Gaining the manager’s understanding of the role is the starting point for Korn Ferry ’s new suite of assessment tools.  Managers will complete a job profiling questionnaire in conjunction with the organisation’s capability or competency framework and an assessment process will be recommended to fit to the specific requirements of the job.  A unique aspect of this new approach is an assessment of six dimensions of organisational culture that will help to maximise the fit between the person, the job and the organisation.  For example, if we expect our candidate for the analyst role to work independently with a significant amount of structure, then a candidate who prefers a challenging, highly independent environment will have difficulty adapting to the role.

4.  Make stronger links between the assessment process and onboarding the candidate

There is no perfect candidate and onboarding new hires can be haphazard.  The information collected through the recruitment/ assessment process should be used to help the candidate and their manager to develop a plan for their induction into the team and for their longer-term development planning.  For example, if we know the candidate has a development area in the capacity, “Plan and Prioritise”, the manager can discuss ways to help support them in adjusting to the work environment.  This brings the practicality of the assessment into the successful onboarding process for the candidate and reinforces why the assessments were completed in the first place.

5. Consider the future of work: Begin workplace planning

We have all experienced the need to fill a role immediately without any thoughts for the future workforce, what capabilities will the department need for longer term success? Automation and new technologies will impact up to 30% of most jobs now and into the future. Ignoring taking the time to consider what the workforce will look like in the future and what capabilities will be required means hiring the same people for roles that may face radical change in the future, places their job security and the organisation’s future performance at risk.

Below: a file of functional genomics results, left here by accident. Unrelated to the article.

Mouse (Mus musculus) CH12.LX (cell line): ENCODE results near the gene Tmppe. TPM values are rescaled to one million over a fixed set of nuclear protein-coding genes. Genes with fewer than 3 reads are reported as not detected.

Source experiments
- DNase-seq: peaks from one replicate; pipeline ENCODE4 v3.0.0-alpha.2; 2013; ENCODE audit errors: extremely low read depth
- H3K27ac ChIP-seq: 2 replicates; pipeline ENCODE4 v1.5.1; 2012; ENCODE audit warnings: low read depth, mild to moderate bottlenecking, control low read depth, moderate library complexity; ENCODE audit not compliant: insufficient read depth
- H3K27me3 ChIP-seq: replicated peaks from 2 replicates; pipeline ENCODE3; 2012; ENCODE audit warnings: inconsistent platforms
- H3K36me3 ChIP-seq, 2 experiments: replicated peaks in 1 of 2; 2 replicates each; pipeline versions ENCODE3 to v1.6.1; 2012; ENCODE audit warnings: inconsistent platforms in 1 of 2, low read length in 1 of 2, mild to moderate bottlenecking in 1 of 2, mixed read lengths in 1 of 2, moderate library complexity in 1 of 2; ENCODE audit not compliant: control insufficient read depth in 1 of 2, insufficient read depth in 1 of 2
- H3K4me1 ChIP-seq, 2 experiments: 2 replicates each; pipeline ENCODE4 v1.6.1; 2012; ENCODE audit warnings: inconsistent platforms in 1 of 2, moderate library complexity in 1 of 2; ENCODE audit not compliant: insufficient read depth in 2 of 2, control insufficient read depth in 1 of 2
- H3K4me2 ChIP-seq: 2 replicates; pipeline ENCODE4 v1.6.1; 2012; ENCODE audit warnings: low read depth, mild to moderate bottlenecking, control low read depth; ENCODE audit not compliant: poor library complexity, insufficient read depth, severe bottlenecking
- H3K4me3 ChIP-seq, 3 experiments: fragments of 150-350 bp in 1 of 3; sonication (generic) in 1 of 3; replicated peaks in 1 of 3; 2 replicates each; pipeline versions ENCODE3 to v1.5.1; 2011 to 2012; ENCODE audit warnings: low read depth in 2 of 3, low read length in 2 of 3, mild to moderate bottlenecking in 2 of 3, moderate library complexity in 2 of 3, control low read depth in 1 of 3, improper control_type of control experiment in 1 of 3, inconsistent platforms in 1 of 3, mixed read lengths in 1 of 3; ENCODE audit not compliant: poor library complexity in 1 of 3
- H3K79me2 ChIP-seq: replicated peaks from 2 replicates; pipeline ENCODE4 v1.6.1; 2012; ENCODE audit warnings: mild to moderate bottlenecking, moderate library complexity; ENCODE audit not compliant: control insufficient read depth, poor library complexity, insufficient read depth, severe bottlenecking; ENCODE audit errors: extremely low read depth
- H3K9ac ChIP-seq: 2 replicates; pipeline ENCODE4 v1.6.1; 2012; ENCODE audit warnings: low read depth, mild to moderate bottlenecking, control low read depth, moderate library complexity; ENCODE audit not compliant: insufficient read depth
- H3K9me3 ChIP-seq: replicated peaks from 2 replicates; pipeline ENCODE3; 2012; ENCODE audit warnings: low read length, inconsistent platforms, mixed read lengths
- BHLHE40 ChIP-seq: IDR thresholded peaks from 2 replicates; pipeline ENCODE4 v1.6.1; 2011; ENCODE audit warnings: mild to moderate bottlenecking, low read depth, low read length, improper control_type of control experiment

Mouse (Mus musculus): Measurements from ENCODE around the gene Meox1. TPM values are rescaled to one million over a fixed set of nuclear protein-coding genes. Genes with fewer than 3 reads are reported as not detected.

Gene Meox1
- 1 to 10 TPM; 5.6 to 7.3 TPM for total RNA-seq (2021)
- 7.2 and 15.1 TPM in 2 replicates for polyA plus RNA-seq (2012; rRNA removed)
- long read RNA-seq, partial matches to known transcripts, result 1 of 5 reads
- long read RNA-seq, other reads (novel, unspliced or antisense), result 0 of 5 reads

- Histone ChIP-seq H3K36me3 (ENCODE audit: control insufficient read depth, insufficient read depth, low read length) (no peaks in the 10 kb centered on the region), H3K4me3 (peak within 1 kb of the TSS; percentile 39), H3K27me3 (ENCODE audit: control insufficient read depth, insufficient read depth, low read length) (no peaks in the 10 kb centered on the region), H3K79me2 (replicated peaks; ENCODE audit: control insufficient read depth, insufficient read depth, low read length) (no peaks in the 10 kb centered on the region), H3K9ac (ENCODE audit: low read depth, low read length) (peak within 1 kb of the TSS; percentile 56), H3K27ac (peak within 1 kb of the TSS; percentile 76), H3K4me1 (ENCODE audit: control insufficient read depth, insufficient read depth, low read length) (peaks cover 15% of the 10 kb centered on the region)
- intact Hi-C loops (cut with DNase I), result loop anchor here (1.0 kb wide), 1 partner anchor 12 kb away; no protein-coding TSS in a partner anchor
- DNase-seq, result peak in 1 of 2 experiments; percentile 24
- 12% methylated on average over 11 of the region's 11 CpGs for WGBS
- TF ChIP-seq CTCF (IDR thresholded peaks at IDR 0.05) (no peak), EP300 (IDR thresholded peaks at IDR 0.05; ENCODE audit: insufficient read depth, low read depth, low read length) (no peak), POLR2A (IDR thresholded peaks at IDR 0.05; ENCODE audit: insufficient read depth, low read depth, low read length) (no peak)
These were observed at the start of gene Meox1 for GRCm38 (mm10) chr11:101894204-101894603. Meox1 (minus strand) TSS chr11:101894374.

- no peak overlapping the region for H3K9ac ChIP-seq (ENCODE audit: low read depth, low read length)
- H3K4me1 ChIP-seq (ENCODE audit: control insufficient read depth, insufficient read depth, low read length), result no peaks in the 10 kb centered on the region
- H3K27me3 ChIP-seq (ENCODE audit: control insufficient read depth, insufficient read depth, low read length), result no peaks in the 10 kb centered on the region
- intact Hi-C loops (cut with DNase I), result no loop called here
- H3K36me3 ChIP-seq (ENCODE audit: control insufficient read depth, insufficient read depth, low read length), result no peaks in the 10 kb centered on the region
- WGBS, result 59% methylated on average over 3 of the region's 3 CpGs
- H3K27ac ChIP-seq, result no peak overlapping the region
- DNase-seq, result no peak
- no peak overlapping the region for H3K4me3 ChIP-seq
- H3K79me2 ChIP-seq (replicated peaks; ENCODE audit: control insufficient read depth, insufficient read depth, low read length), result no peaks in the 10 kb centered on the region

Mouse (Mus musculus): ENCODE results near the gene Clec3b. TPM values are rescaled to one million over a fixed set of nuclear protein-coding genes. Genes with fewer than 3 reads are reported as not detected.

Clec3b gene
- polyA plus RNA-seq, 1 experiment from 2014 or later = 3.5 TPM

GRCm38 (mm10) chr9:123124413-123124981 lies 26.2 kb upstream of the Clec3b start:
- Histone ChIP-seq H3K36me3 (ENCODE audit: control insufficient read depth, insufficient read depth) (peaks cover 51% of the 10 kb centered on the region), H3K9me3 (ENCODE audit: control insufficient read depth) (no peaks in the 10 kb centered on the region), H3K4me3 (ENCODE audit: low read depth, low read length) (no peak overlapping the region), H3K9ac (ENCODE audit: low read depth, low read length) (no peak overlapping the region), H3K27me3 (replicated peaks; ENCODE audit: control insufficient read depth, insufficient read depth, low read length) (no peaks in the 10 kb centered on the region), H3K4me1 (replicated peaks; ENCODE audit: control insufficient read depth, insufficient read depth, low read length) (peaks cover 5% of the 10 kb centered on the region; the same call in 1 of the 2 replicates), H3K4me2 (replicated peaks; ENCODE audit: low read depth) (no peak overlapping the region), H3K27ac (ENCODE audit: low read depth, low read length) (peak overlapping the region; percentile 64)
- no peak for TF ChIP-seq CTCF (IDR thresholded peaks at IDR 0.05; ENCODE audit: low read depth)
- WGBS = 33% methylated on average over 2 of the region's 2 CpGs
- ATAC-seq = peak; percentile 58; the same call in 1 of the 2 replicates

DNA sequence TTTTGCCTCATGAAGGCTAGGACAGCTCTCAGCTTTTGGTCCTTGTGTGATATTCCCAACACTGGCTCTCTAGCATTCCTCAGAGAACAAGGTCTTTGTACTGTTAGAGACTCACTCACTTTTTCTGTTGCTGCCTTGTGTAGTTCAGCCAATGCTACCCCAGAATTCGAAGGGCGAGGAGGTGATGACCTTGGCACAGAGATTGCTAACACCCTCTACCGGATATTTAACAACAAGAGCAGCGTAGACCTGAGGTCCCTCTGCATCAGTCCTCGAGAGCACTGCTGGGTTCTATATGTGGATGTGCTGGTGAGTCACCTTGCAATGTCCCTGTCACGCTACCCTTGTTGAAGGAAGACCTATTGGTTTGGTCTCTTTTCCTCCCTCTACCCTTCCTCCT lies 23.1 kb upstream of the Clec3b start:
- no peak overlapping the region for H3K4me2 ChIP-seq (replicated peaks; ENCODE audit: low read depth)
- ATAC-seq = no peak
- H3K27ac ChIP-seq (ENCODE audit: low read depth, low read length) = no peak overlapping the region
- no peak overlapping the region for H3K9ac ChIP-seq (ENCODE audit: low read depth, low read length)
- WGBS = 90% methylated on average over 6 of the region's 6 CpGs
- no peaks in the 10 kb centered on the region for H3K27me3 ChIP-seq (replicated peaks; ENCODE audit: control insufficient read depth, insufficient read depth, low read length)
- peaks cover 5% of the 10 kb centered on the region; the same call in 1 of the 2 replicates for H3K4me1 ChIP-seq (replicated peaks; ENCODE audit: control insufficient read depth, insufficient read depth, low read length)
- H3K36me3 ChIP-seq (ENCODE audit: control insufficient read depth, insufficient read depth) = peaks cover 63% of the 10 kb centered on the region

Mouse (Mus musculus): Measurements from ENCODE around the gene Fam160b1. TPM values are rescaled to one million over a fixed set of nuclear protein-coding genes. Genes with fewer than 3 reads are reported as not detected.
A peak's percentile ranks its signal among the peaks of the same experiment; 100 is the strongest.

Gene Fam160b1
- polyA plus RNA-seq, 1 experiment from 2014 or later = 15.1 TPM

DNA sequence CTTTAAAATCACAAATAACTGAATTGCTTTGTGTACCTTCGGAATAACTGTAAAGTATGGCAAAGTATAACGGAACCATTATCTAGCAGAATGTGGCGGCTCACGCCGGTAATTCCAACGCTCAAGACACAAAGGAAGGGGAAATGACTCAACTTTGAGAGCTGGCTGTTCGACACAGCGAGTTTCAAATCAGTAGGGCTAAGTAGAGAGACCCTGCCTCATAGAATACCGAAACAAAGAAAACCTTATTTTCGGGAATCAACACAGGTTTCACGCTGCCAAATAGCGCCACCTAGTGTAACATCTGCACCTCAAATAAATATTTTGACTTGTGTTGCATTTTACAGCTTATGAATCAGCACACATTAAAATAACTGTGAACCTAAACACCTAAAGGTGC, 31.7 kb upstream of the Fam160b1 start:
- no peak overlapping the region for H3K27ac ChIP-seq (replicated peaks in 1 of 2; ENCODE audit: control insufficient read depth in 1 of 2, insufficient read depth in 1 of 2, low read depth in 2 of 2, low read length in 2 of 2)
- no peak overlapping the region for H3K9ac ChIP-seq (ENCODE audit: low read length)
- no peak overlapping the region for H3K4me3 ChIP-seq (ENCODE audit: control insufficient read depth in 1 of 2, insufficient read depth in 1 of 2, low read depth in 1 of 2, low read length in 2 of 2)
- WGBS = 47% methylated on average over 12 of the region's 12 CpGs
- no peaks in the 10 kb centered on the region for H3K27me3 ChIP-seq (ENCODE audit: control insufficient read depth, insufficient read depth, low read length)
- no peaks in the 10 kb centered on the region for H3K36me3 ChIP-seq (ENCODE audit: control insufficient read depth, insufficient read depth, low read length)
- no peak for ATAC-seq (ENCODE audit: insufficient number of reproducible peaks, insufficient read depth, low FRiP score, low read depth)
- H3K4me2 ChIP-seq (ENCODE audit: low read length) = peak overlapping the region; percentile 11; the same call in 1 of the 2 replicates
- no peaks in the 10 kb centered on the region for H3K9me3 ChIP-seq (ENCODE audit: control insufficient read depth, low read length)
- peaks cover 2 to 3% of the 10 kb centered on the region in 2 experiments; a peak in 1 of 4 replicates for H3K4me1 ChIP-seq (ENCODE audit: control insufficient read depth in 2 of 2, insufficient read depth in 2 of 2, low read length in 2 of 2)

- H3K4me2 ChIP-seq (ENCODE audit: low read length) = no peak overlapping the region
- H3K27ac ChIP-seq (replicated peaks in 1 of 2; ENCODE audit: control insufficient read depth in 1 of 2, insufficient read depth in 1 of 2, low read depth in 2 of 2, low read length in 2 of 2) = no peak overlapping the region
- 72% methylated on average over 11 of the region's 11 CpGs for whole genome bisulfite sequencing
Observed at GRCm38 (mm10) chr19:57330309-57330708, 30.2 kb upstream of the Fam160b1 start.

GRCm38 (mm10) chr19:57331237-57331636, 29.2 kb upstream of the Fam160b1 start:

To be effective, workforce planning needs to be integrated into an organisation’s strategic planning framework and incorporate strong governance mechanisms so it can be used to clearly identify the human resource (HR) strategies required to continuously deliver the right people—that is, those with the skills and capabilities necessary for the required work—in the right numbers, in the right place, at the right time.

Workforce planning is not a giant project that once is completed, finished.  It is a continuous business planning process of shaping and structuring the workforce to ensure there is sufficient and sustainable capability and capacity to deliver organisational objectives, now and in the future.

Why bother?

A robust assessment processes can open the door to finding talent better fit for the job, reducing turnover, improving employee and manager satisfaction and commitment, lowering hiring costs due to fewer hiring errors and more. It is really your passport to a more effective talent acquisition program.

Learn how TA can demonstrate more strategic value by leveraging technologies. Read the report: Talent Forecast: Unlock Untapped Potential

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About Contributor

Wendy Montague is a Senior Client Partner for Korn Ferry Advisory, Australia. Wendy is passionate about helping senior executives become more effective leaders. She understands the impact great leadership has on people performance, and has extensive experience in aligning people and organisational design with business strategies.